Frequency and Determinants of Drug Administration Errors in the Intensive Care Unit

University of Groningen, Groningen, Groningen, Netherlands
Critical Care Medicine (Impact Factor: 6.31). 05/2002; 30(4):846-50. DOI: 10.1097/00003246-200204000-00022
Source: PubMed


The study aimed to identify both the frequency and the determinants of drug administration errors in the intensive care unit.
Administration errors were detected by using the disguised-observation technique (observation of medication administrations by nurses, without revealing the aim of this observation to the nurses).
Two Dutch hospitals.
The drug administrations to patients in the intensive care units of two Dutch hospitals were observed during five consecutive days.
A total of 233 medications for 24 patients were observed to be administered (whether ordered or not) or were observed to be omitted. When wrong time errors were included, 104 administrations with at least one error were observed (frequency, 44.6%), and when they were excluded, 77 administrations with at least one error were observed (frequency, 33.0%). When we included wrong time errors, day of the week (Monday, odds ratio [OR] 2.69, confidence interval [CI] 1.42-5.10), time of day (6-10 pm, OR 0.28, CI 0.10-0.78), and drug class (gastrointestinal, OR 2.94, CI 1.48-5.85; blood, OR 0.12, CI 0.03-0.54; and cardiovascular, OR 0.38, CI,0.16-0.90) were associated with the occurrence of errors. When we excluded wrong time errors, day of the week (Monday, OR 3.14, CI 1.66-5.94), drug class (gastrointestinal, OR 3.47, CI 1.76-6.82; blood, OR 0.21, CI 0.05-0.91; and respiratory, OR 0.22, CI 0.08-0.60), and route of administration (oral by gastric tube, OR 5.60, CI 1.70-18.49) were associated with the occurrence of errors. In the hospital without full-time specialized intensive care physicians (which also lacks pharmacy-provided protocols for the preparation of parenteral drugs), more administration errors occurred, both when we included (OR 5.45, CI 3.04-9.78) and excluded wrong time errors (OR 4.22, CI 2.36-7.54).
Efforts to reduce drug administration errors in the intensive care unit should be aimed at the risk factors we identified in this study. Especially, focusing on system differences between the two intensive care units (e.g., presence or absence of full-time specialized intensive care physicians, presence or absence of protocols for the preparation of all parenteral drugs) may help reduce suboptimal drug administration.

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Available from: Toine Egberts
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    • "As in other investigations of AEs in the ICU, we had no “gold-standard” method to detect AEs. The use of external observers [8,19,21] may be considered a reference method for capturing AEs, but this strategy appears to consume a large number of resources and suffers from the Hawthorne effect. The AE self-reporting method provides a detailed description of the AE and identifies a large number of preventable incidents, but it has the risk of selection bias, underreporting and some degree of Hawthorne effect, whereas retrospective medical chart review provides less contextual information for an AE and identifies fewer preventable incidents. "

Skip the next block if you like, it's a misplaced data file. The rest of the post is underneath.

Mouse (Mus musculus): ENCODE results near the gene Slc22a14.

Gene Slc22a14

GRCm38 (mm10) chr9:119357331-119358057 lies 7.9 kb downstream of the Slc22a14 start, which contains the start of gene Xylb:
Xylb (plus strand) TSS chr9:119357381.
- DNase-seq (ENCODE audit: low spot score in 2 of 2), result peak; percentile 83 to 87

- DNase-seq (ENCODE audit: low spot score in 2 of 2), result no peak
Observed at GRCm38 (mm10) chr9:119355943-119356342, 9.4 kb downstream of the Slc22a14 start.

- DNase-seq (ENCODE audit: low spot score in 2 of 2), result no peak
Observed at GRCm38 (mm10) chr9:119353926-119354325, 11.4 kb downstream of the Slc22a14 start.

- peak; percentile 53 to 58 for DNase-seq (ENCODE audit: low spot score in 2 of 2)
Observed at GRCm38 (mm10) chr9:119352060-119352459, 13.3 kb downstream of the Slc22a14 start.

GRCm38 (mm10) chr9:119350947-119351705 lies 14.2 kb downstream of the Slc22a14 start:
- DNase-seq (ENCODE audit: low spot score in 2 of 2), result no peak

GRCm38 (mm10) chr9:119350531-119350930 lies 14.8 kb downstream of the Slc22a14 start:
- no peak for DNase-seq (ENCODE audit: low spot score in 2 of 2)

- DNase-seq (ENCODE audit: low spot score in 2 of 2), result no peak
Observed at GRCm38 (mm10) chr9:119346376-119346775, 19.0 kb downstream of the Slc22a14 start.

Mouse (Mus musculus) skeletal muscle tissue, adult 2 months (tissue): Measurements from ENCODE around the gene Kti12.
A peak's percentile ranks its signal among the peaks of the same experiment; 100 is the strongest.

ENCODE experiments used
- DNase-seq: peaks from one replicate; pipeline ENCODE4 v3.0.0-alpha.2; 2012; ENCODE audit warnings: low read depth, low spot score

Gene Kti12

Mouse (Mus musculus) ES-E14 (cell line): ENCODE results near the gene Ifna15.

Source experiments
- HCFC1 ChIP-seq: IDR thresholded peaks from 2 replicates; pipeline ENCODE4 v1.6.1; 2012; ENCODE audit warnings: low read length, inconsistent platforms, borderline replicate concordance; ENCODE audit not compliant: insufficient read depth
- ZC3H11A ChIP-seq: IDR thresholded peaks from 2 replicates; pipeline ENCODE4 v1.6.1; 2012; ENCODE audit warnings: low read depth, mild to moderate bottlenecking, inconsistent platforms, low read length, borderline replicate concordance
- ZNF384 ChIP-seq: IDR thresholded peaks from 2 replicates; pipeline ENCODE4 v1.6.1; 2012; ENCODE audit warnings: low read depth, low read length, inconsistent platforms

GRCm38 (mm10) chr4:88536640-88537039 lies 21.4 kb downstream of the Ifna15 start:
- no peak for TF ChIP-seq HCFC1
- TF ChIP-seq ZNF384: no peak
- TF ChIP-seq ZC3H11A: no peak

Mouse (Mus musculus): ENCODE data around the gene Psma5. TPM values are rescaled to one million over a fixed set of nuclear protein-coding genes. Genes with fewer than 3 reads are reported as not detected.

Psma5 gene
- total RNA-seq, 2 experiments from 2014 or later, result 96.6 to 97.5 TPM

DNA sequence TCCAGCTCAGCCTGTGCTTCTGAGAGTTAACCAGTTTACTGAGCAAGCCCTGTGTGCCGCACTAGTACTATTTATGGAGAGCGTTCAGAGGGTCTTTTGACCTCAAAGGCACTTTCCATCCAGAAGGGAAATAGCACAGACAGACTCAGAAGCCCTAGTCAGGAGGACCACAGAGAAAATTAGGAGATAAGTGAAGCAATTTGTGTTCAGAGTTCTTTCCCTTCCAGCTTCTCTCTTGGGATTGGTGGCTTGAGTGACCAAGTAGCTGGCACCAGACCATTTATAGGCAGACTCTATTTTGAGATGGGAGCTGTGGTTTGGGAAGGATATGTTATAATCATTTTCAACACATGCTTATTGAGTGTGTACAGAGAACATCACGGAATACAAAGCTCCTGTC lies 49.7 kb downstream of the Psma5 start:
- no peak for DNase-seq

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    ABSTRACT: Background Adverse events (AEs) frequently occur in intensive care units (ICUs) and affect negatively patient outcomes. Targeted improvement strategies for patient safety are difficult to evaluate because of the intrinsic limitations of reporting crude AE rates. Single interventions influence positively the quality of care, but a multifaceted approach has been tested only in selected cases. The present study was designed to evaluate the rate, types, and contributing factors of emerging AEs and test the hypothesis that a multifaceted intervention on medication might reduce drug-related AEs. Methods This is a prospective, multicenter, before-and-after study of adult patients admitted to four ICUs during a 24-month period. Voluntary, anonymous, self-reporting of AEs was performed using a detailed, locally designed questionnaire. The temporal impact of a multifaceted implementation strategy to reduce drug-related AEs was evaluated using the risk-index scores methodology. Results A total of 2,047 AEs were reported (32 events per 100 ICU patient admissions and 117.4 events per 1,000 ICU patient days) from 6,404 patients, totaling 17,434 patient days. Nurses submitted the majority of questionnaires (n = 1,781, 87%). AEs were eye-witnessed in 49% (n = 1,003) of cases and occurred preferentially during an elective procedure (n = 1,597, 78%) and on morning shifts (n = 1,003, 49%), with a peak rate occurring around 10 a.m. Drug-related AEs were the most prevalent (n = 984, 48%), mainly as a consequence of incorrect prescriptions. Poor communication among caregivers (n = 776) and noncompliance with internal guidelines (n = 525) were the most prevalent contributing factors for AE occurrence. The majority of AEs (n = 1155, 56.4%) was associated with minimal, temporary harm. Risk-index scores for drug-related AEs decreased from 10.01 ± 2.7 to 8.72 ± 3.52 (absolute risk difference 1.29; 95% confidence interval, 0.88-1.7; p < 0.01) following the introduction of the intervention. Conclusions AEs occurred in the ICU with a typical diurnal frequency distribution. Medication-related AEs were the most prevalent. By applying the risk-index scores methodology, we were able to demonstrate that our multifaceted implementation strategy focused on medication-related adverse events allowed to decrease drug related incidents.